RESISTING THE LURE OF EUROPE: Mbye Calls Off ‘Backway’ Dream to Feed Family Through Rice Cultivation

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By: Modou Touray

Sait Mbye, a 30-something-year-old Gambian who once harboured the desire to embark on an irregular migrant to Europe — a term known in The Gambia as the ‘Backway journey’ — but later on changed his mind and stayed back, has disclosed to the Fatu Network that he has ventured into rice cultivation to enable his extended family to store enough food for home consumption.

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Mr Mbye is a youth farmer in his mid- 30s and is a native of Cherr-Madado village in the Central River Region (CRR).

“If all of us who should help the elderly in the fields left, it would be difficult to grow rice on a large scale. Elders struggle with work on farms but when youths are around, the work is faster and more efficient,” Mbye said.

Mr Mbye and his extended family now enjoy the fruits of their labour as rice cultivation has become very industrious for them. Irregular migration has a negative impact on the labour force of the country. The youthful population that provides the bulk of the labour has embarked on the risky journey, where they had to cross the Mediterranean Sea in desperate need of greener pastures in Europe.

“I initially got the zeal to go for greener pastures in Europe via the irregular migration route but I never regret abandoning the decision. I jointly grow on a few hectares of land with my family and the harvest is stored for home food and a portion is also taken to the market for sale.”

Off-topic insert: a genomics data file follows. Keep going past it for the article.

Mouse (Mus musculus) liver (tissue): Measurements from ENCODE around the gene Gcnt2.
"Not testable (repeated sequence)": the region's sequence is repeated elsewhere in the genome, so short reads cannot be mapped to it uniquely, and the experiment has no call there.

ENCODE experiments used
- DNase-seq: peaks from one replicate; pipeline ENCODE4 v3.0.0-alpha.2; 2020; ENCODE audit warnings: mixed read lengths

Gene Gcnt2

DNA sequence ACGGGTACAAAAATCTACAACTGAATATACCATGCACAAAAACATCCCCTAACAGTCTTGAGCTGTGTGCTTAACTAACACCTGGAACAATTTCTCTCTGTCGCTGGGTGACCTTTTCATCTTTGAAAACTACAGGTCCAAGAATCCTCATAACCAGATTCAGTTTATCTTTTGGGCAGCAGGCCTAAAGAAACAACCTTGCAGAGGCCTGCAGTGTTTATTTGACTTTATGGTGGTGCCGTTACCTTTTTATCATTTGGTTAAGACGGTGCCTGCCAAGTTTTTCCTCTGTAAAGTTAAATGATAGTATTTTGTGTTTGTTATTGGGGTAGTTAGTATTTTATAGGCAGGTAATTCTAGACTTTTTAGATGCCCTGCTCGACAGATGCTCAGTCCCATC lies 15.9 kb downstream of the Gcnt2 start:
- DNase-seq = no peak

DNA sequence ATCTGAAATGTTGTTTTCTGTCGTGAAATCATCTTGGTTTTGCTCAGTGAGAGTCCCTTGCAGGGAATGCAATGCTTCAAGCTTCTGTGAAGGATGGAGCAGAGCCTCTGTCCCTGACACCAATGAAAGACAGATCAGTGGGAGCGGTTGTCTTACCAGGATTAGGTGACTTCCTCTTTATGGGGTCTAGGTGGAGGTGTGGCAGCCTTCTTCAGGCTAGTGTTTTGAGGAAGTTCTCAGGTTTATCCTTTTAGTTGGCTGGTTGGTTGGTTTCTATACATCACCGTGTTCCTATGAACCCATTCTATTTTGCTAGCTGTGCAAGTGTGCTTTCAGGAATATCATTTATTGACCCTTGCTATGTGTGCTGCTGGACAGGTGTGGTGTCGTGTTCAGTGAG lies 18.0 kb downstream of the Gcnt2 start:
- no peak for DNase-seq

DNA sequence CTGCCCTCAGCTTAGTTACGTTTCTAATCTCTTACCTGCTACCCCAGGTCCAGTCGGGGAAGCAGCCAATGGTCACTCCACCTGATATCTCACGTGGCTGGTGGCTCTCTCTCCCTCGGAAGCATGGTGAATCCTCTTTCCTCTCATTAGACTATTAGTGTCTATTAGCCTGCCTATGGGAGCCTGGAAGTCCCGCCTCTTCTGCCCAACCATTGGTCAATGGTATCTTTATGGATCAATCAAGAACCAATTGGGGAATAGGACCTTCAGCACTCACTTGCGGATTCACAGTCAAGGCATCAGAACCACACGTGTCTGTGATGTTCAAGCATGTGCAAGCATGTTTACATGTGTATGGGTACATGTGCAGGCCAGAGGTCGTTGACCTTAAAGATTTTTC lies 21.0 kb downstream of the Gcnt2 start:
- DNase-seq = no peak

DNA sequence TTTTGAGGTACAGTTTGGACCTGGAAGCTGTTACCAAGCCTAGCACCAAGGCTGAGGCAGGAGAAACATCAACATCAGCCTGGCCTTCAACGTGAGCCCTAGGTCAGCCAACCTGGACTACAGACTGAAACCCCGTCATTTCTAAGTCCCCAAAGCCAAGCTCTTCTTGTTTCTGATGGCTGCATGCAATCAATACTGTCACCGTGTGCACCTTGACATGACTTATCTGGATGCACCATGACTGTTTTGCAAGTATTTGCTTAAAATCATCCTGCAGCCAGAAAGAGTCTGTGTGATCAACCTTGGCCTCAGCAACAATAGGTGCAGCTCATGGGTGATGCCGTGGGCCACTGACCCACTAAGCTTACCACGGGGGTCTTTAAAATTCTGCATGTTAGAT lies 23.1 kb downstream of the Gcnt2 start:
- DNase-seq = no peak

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Food Security means that all people, at all times, have physical, social, and economic access to sufficient, safe, and nutritious food that meets their food preferences and dietary needs for an active and healthy life

The Central River Region, where Mr Mbye’s village is located, normally grows rice in swampy areas and he said this allows them to cultivate constantly.

“The amount of money spent on imported rice is huge and is becoming unbearable for an ordinary rural household. Rural communities need to engage in aggressive farming of food crops to attain household food security. Retail prices of basic food commodities increase sharply daily and if alternative measures to feed ourselves are not put in place, a potential hunger will loom. The swampy areas retain water for a longer period which enables us to carry out our rice cultivation constantly.”

According to experts, the ideal harvest time for rice lies between 130 and 136 days after sowing it late, 113 and 125 for medium, and 110 days for early-maturing varieties. For dry season harvesting, an optimum time is 28 to 35 days after heading. In wet season harvest, the optimum time is 32 to 38 days after heading.

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In 2020, rice paddy production for the Gambia was 28,000 tonnes. Though Gambia rice and paddy production fluctuated substantially in recent years.

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